- Quinnipiac women’s basketball announces non-conference schedule
- New QCards show more face and less branding for easier identification
- President Judy Olian to ‘shape Quinnipiac’s bright future’ with students
- Quinnipiac men’s ice hockey releases 2018-19 schedule
- Sleeping Giant State Park closed indefinitely after tornado damage
- Quinnipiac partners with People’s United Bank
- Quinnipiac baseball secures 2-1 series win against Niagara
- Former Quinnipiac men’s ice hockey player Connor Clifton signs with the Boston Bruins
- Quinnipiac Avenue explosion
- Push for perfection
High prices, low quality
Attending Quinnipiac University is expensive; there is simply no way of getting around that.
Considering its costly nature, Quinnipiac has an obligation to provide the best academics and housing for its students. For example, students pay their bills under the understanding that room and board in most residence halls is accompanied by a meal plan.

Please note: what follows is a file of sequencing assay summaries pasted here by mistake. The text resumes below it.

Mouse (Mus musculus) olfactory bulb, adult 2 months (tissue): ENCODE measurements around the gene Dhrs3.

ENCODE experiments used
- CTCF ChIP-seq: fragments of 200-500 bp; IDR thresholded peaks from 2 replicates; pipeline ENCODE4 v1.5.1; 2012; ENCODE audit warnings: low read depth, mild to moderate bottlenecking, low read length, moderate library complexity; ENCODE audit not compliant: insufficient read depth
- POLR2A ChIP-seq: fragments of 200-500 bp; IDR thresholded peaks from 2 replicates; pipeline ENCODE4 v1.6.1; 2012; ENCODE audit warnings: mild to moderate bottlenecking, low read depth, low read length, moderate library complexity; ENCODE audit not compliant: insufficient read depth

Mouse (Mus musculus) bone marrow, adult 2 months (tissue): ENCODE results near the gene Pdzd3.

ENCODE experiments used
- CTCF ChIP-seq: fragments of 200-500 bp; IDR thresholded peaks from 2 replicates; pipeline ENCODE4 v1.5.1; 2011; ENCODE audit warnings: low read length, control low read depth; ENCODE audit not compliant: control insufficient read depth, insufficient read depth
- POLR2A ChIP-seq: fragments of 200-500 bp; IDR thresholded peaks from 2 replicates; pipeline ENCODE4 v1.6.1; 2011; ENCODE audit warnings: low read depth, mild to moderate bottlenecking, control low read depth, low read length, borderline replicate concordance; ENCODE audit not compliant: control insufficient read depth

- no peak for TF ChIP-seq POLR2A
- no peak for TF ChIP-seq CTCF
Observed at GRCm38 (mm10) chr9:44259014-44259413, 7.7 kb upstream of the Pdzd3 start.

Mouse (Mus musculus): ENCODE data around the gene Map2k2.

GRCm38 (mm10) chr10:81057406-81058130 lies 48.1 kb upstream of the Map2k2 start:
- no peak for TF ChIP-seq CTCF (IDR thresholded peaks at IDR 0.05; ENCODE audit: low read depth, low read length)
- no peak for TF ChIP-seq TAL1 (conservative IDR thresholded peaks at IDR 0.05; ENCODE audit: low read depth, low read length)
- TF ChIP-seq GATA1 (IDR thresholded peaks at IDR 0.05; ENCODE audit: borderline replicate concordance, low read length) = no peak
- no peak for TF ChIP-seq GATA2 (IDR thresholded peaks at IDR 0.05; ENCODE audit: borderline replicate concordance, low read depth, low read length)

Yet, even students who eat reasonably often see their meal plans dwindle long before finals week. This occurs because Quinnipiac fails to allocate enough money from its high room and board costs toward residents’ meal plans.
On its Web site, Chartwells clearly explains the rationale behind believing $925 is sufficient to buy food for an entire semester. According to Chartwells’ projections, the “average” student consumes only 12 meals per week in the Caf